A PanAfricanist Queer Womanist Collective
My name is Priscilla. I grew up in a small town called Elliotdale. In Elliotdale people lived off farming and the cultivation of livestock. Everybody had their own way of making sure that they got the best mielies, pumpkins, peas, onions and other vegetables. The people there would prepare samp (isingqusho) and share it amongst themselves.
I was the kind of child who was loved by everyone in the community because of my beauty and respectfulness. It made me feel special to be young and so loved .It got me connected with many people. It gave me safety and made me feel protected and very proud of whom I am. Another thing that impressed them about me was my voice. I used to sing like Brenda Fassie. I sounded exactly like her. Brenda was so popular during the 80s and she received so many great awards. She was the symbol of a woman! That was the kind of music I was listening to.
As I grew up I noticed that I was a girl. I started to feel uncomfortable with my private parts and them being seen by other boys. I urinated privately. They wanted me to reveal myself in order for them to see if I was a girl or a boy. They wondered to themselves why I wore pants while the other girls wore school skirts. When I was at me home I wore “girly” clothes. There were also teachers who wondered about my sexuality. They did it in a professional way and believed me when I told them that I was a girl.
I had a problem with one of the new teachers at our school.
He tried to force me to play soccer but I refused. He asked if I was a boy and I responded, “Yes, not a soccer one”. He became very angry with me. He could not understand. Luckily for me, another teacher who loved me very much said to him, “Leave her alone, she is not the soccer type. You’d better take her to netball”.
That teacher made me feel like a natural woman. He treated me like a queen.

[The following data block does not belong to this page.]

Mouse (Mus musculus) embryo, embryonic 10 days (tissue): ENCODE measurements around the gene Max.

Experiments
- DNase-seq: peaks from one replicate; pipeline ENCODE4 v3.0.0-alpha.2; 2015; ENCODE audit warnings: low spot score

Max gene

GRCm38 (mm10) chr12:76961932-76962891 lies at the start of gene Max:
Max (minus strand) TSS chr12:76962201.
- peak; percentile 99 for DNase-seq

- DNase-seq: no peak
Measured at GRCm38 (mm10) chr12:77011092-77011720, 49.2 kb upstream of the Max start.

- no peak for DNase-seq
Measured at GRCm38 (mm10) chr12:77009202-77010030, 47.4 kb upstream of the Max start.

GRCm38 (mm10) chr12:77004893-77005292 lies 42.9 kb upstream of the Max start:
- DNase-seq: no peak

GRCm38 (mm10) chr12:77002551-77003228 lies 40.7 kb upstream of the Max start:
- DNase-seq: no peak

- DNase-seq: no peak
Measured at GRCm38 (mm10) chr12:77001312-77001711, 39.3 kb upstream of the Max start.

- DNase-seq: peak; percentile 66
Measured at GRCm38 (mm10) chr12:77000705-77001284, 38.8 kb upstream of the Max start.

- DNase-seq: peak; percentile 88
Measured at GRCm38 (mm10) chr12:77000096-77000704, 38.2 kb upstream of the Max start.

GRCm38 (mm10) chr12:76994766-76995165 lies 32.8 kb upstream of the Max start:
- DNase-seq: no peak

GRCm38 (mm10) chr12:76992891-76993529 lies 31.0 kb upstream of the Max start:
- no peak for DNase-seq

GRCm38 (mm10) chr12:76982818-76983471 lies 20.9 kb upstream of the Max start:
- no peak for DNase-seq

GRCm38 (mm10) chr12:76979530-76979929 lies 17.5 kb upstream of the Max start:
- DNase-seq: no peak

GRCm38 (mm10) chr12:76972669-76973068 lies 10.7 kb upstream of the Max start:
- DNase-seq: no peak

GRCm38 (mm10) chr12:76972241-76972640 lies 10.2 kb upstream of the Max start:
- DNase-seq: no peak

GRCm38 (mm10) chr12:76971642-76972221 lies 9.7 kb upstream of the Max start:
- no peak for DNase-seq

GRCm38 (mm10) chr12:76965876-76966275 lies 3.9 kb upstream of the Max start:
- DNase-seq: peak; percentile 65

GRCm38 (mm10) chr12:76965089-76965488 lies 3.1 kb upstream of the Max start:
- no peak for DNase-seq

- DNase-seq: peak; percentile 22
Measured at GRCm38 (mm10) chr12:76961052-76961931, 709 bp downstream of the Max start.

During my adulthood I experienced a lot of discrimination because my femininity was going away. I became masculine and even began to grow a beard. All I had left was a feminine voice and walk. I think it was at that stage that I identified my gender and sexuality. People treat you as someone who doesn’t have feelings and they disrespect you for whom and what you are. They pass bad remarks not even worrying that you might hear them. They say nasty things that break your heart. They lower your dignity to the ground level. I need to be treated with respect.
As a transgender woman I belong to the LGBTIQIA community. It is very difficult for me as a black trans* woman when I am in love with a man. The man I love will be ill-treated by others. He will be the talk of the town. His manhood will be doubted. They will wonder if he is a real man when it comes to circumcision. He will be taken for a fool in a relationship that cannot bear children.
Now I’m dating straight guys who do not want it to be known that they are dating a transgender woman. I become the victim of the one-night-stands of different men who don’t regard me as their lover. I often hear heterosexual people misunderstanding my sexual choices. I hear them say that we have chosen to be the way we are. I strongly disagree with that. I did not choose to be gay. If I was given the choice, I would have chosen to be born female. God made me gay. There are those who believe that on his Judgment day I will go to hell, telling me I won’t make it into the Kingdom of heaven. Unfortunately for them, God knows why he created me. He will judge will judge those who do not appreciate His creation. The judgment is for God, not for human beings.
My sexuality puts me at risk.
There is so much hate crime going on out there. We hear a lot of traumatic stories about lesbians being raped and it being called “corrective rape”. Gays are killed because of hate and ignorance. How can I find love in a sick society such as this one? I am afraid to kiss my boyfriend in public because I might get stoned by passersby or people around. I am in a secret relationship. If I am invited to a party and asked to bring my partner it is tough of me. If the party is for gays, then it is okay for me to take my partner. Otherwise, we arrive alone and pretend we don’t know each other.
I fell into sex work because of my poor background. There are so many things in the industry that happen. You get a client offering to marry you, some to promise you give you everything you want and even shelter if you need it. What I enjoy the most about it is that I work for myself. I don’t go into work if I don’t feel like it. It is the fastest way to get money without waiting for month-end. Besides the frustration about my sexual preferences I often find myself digging into my pockets for affectionate love. I have a fear of violence. There are so many different types of violence too like: sexual harassment, being beaten up, pepper sprayed, trafficked or strip searched. I have only every experienced being robbed, beaten up and arrested.
This job is my choice. I do this job because I love it!
Thank you to SWEAT for organizing this piece.